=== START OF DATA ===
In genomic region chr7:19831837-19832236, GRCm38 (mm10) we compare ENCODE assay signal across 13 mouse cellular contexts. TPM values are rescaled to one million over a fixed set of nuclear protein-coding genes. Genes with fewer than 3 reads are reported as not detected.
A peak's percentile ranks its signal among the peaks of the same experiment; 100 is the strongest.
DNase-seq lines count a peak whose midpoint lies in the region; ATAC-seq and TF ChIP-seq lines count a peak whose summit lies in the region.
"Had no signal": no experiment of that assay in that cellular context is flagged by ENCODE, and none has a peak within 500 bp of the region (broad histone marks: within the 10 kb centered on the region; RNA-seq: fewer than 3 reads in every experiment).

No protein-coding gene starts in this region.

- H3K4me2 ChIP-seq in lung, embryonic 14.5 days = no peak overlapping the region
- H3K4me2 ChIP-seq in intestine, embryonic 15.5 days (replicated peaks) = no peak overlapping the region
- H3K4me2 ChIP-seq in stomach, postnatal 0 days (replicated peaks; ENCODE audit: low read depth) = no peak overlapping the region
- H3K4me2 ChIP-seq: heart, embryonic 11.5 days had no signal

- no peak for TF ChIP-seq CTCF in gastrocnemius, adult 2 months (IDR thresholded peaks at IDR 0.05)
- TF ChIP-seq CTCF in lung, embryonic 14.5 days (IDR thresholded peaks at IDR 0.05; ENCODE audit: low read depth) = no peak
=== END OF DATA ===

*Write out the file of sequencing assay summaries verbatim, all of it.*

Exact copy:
In genomic region chr7:19831837-19832236, GRCm38 (mm10) we compare ENCODE assay signal across 13 mouse cellular contexts. TPM values are rescaled to one million over a fixed set of nuclear protein-coding genes. Genes with fewer than 3 reads are reported as not detected.
A peak's percentile ranks its signal among the peaks of the same experiment; 100 is the strongest.
DNase-seq lines count a peak whose midpoint lies in the region; ATAC-seq and TF ChIP-seq lines count a peak whose summit lies in the region.
"Had no signal": no experiment of that assay in that cellular context is flagged by ENCODE, and none has a peak within 500 bp of the region (broad histone marks: within the 10 kb centered on the region; RNA-seq: fewer than 3 reads in every experiment).

No protein-coding gene starts in this region.

- H3K4me2 ChIP-seq in lung, embryonic 14.5 days = no peak overlapping the region
- H3K4me2 ChIP-seq in intestine, embryonic 15.5 days (replicated peaks) = no peak overlapping the region
- H3K4me2 ChIP-seq in stomach, postnatal 0 days (replicated peaks; ENCODE audit: low read depth) = no peak overlapping the region
- H3K4me2 ChIP-seq: heart, embryonic 11.5 days had no signal

- no peak for TF ChIP-seq CTCF in gastrocnemius, adult 2 months (IDR thresholded peaks at IDR 0.05)
- TF ChIP-seq CTCF in lung, embryonic 14.5 days (IDR thresholded peaks at IDR 0.05; ENCODE audit: low read depth) = no peak